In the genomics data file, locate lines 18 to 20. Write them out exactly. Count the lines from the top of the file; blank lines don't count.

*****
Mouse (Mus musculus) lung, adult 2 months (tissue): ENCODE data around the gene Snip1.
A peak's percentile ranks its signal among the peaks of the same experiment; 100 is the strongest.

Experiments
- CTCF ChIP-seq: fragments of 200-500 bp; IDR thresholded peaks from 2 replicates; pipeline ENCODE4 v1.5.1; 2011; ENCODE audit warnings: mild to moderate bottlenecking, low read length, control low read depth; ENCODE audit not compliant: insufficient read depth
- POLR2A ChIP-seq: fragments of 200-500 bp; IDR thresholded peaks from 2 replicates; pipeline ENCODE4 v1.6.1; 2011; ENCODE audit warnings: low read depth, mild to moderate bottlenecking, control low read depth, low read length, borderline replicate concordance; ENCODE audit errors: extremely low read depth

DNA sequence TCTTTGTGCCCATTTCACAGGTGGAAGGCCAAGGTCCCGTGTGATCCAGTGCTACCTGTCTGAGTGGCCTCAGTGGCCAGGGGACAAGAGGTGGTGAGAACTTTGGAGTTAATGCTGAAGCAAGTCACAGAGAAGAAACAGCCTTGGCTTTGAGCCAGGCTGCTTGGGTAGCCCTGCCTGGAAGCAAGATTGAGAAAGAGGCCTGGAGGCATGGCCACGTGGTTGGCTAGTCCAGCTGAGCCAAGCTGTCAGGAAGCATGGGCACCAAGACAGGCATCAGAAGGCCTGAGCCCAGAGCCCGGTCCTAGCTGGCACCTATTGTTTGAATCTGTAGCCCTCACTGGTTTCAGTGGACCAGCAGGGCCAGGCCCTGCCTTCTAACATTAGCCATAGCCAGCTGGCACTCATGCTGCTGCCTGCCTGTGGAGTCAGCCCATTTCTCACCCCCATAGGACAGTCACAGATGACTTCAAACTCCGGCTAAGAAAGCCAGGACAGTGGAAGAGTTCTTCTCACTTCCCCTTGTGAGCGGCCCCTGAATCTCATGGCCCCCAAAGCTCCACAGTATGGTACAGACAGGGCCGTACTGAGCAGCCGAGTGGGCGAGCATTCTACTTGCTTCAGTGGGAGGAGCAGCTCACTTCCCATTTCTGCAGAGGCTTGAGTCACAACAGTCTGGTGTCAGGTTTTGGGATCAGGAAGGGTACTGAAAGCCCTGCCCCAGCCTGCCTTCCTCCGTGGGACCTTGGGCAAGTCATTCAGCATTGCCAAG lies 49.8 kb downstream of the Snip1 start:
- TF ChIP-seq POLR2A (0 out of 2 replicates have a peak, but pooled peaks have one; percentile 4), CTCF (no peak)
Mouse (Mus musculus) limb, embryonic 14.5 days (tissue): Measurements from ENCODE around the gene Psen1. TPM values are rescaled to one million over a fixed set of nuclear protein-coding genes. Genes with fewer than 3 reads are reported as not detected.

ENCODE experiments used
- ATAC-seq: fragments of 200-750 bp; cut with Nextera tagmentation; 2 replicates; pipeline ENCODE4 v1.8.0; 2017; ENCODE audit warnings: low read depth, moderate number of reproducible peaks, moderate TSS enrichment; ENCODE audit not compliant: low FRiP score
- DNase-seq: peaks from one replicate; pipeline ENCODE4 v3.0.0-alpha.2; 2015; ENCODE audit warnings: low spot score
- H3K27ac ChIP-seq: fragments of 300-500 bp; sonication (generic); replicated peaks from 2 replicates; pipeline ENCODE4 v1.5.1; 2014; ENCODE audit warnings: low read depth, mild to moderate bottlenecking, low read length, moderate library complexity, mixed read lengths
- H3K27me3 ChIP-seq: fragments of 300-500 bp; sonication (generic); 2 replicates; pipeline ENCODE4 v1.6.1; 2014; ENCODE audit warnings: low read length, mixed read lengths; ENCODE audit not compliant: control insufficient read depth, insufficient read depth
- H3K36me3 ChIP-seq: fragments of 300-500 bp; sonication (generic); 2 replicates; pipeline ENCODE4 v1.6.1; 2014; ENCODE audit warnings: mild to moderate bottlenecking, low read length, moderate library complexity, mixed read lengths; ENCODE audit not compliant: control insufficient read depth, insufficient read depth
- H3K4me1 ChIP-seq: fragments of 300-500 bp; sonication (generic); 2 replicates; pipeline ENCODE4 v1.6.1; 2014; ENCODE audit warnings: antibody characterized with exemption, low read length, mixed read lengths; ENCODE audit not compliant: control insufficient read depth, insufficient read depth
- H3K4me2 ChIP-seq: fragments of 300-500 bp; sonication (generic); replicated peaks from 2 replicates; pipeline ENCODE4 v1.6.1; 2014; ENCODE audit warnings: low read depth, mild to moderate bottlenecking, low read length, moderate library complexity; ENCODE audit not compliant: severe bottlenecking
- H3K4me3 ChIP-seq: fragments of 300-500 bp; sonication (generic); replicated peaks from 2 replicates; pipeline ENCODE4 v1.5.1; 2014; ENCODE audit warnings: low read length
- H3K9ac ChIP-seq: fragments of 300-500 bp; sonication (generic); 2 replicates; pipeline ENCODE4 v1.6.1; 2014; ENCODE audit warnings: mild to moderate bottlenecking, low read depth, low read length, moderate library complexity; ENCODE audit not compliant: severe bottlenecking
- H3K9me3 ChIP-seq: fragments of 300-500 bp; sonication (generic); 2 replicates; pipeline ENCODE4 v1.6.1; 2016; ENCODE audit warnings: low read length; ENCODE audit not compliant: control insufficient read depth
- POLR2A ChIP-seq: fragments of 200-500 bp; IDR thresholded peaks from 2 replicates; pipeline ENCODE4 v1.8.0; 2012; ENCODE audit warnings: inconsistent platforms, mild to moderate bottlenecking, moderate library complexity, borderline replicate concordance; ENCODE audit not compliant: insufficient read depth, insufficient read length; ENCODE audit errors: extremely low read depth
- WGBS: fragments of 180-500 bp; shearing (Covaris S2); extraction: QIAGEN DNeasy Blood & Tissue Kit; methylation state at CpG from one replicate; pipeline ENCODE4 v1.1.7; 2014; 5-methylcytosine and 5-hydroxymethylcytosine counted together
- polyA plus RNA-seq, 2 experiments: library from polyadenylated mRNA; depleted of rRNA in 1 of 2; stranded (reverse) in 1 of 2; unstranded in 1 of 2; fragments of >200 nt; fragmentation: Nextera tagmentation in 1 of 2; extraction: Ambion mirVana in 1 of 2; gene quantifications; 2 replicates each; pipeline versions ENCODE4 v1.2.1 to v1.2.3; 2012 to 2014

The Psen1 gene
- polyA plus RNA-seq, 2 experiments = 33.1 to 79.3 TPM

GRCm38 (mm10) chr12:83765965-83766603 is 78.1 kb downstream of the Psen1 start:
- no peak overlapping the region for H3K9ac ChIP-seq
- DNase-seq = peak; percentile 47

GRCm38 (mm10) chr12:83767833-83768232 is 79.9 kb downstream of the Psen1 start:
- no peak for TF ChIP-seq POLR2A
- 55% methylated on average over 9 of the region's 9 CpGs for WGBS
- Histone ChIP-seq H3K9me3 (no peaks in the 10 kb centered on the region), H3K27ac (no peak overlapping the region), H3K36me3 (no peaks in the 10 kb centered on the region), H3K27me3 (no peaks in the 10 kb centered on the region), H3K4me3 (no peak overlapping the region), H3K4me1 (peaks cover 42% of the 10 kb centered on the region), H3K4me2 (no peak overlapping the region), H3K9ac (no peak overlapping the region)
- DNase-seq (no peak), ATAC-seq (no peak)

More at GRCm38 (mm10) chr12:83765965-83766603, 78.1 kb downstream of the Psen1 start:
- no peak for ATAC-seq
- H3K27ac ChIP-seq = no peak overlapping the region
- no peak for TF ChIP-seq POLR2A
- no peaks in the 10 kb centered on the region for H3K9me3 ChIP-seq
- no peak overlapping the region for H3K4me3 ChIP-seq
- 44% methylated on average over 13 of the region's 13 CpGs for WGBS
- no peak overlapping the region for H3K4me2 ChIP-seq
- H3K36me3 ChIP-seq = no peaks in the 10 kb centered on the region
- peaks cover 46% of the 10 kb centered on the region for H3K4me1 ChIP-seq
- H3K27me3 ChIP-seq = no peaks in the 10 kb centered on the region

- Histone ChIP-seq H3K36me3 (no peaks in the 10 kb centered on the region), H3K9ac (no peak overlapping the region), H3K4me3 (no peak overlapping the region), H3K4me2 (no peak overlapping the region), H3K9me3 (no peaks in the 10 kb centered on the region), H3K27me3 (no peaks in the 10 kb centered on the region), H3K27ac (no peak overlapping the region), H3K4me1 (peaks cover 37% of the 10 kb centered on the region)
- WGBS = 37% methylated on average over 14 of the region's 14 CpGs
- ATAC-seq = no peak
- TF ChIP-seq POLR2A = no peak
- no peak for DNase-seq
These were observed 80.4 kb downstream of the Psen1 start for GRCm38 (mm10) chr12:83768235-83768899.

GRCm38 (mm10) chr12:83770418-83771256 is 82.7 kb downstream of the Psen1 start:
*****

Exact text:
- H3K9ac ChIP-seq: fragments of 300-500 bp; sonication (generic); 2 replicates; pipeline ENCODE4 v1.6.1; 2014; ENCODE audit warnings: mild to moderate bottlenecking, low read depth, low read length, moderate library complexity; ENCODE audit not compliant: severe bottlenecking
- H3K9me3 ChIP-seq: fragments of 300-500 bp; sonication (generic); 2 replicates; pipeline ENCODE4 v1.6.1; 2016; ENCODE audit warnings: low read length; ENCODE audit not compliant: control insufficient read depth
- POLR2A ChIP-seq: fragments of 200-500 bp; IDR thresholded peaks from 2 replicates; pipeline ENCODE4 v1.8.0; 2012; ENCODE audit warnings: inconsistent platforms, mild to moderate bottlenecking, moderate library complexity, borderline replicate concordance; ENCODE audit not compliant: insufficient read depth, insufficient read length; ENCODE audit errors: extremely low read depth